Daniel Zeichner, MP for Cambridge, has strongly criticised the Government’s flagship welfare reform policy, Universal Credit, on the morning the new benefit system is to be rolled out in his constituency. Mr Zeichner has raised fears that the policy could deepen inequality in the city if fundamental flaws in the policy are not addressed before the migration of all existing claimants.
Daniel Zeichner MP said: “I have long opposed Universal Credit; it is a system designed to punish, not to support people. You cannot ‘simplify’ a system that is catering for the very different lives that people live, in very different parts of the country. The consequences of course have been striking and we have seen in other parts of the country where Universal Credit has been introduced that foodbank use has soared, rent arrears for claimants have increased and families are worse off. I find that completely unacceptable in a wealthy country like ours.”
“For Cambridge, the problems won’t be just today or even in the next few months, but it will be when all existing claimants are migrated over to Universal Credit and we see a huge increase in demand. Currently there are 4,500 families claiming tax credits, including 7,800 children, I do not want to see any of those families become victim to the benefit sanctions and loss of income that many millions of others across the country have. This city is already one of two halves, I am worried that if the rollout and further migration is not stopped, it could cause huge levels of suffering for those already facing financial hardship.”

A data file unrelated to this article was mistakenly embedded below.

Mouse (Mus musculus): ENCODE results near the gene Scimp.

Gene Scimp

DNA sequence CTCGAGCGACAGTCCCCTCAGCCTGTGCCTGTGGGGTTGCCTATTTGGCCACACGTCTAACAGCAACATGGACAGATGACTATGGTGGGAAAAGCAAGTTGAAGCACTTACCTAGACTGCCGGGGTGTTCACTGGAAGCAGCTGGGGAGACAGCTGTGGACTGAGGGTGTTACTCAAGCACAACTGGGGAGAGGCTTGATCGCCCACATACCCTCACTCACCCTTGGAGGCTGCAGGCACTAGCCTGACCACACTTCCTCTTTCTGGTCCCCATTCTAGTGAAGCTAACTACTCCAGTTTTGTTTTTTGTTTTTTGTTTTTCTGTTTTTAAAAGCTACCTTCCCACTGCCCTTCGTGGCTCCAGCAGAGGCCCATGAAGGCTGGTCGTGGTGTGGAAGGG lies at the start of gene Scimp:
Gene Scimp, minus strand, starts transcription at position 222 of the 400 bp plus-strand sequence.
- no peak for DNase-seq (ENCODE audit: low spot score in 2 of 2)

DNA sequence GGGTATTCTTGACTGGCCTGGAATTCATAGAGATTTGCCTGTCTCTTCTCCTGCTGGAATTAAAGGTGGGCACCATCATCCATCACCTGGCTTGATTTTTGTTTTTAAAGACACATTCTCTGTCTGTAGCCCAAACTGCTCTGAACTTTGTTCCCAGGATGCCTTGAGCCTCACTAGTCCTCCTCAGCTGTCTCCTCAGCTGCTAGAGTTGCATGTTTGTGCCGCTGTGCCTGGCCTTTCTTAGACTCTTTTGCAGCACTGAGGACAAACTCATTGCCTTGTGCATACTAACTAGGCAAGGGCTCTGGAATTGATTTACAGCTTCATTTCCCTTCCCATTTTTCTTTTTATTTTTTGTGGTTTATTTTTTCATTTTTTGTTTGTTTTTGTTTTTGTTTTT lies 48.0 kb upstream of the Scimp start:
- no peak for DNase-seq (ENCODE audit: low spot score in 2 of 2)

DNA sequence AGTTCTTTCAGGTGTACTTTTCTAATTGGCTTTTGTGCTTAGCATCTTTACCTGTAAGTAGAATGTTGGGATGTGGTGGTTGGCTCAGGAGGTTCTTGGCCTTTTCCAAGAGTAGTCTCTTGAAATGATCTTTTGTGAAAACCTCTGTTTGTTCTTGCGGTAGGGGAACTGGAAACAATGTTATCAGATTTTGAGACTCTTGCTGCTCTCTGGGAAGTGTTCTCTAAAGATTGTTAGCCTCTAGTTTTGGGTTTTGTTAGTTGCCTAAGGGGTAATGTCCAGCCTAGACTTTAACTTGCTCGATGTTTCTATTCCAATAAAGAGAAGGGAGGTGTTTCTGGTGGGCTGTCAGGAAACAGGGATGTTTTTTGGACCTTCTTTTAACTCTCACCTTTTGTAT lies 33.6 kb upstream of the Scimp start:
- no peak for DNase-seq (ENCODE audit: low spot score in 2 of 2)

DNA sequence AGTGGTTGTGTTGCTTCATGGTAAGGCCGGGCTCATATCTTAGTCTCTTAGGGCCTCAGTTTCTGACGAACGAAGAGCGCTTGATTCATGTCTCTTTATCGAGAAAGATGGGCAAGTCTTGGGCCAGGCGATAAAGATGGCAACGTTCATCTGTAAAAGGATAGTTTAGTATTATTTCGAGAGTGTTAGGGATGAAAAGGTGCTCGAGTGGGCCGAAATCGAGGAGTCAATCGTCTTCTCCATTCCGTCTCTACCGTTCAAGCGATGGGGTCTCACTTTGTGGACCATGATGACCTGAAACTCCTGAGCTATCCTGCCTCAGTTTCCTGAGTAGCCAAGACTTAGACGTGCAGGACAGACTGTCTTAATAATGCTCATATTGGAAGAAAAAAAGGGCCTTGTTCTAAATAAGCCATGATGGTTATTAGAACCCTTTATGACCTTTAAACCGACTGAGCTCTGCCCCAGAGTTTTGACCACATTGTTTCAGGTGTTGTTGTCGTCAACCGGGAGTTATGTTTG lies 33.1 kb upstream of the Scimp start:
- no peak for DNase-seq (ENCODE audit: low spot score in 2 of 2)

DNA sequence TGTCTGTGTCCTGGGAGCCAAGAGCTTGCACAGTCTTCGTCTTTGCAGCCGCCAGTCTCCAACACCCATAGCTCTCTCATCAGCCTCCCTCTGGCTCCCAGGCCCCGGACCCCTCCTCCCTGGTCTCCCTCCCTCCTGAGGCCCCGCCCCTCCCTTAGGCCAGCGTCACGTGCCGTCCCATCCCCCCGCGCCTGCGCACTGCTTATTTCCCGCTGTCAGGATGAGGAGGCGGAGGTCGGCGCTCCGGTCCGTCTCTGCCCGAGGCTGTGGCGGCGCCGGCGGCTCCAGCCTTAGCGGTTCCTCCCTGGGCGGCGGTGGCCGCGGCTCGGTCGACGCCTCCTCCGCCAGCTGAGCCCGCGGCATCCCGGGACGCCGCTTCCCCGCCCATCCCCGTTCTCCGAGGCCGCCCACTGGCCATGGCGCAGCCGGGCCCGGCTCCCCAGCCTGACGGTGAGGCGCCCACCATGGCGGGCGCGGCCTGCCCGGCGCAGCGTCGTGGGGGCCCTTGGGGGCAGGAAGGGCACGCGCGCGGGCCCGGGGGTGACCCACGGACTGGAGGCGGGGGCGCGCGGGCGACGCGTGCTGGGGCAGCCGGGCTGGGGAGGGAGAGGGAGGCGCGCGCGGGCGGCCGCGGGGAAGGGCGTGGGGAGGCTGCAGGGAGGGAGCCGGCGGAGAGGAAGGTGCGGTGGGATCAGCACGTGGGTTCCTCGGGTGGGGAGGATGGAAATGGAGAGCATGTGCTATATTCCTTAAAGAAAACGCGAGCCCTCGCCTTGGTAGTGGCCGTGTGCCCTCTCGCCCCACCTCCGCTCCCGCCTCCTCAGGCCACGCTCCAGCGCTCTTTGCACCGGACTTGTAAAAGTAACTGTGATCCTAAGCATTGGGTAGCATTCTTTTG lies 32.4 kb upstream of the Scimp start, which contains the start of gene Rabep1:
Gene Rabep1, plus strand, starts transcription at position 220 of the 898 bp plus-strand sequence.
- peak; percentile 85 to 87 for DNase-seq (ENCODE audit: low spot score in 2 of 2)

“When I hear reports of people unable to buy food or cover their housing cost because of sanctions or delays in payments it makes me stop and ask ‘is this really the kind of welfare system we want?’. The Government needs to listen to the comments of two former Prime Ministers and MPs being contacted by constituents; the policy needs to be stopped until it can be guaranteed that no one will be worse off as a result.”
From 17th October all new benefit claimants in Cambridge will be directed onto Universal Credit, with existing claimants remaining on the old tax credit system until the ‘managed migration’ process is initiated in the area. Existing claimants will also be directed onto Universal Credit before the managed migration if there is any fundamental change in their circumstances that would trigger a new claim.
According to the Child Poverty Action group there are currently 4,500 families claiming tax credits, including 7,800 children, in Cambridge. It is expected that around that figure will eventually be migrated over to Universal Credit. The date of the managed migration process is yet to be determined, however it is expected between 2019 and 2023.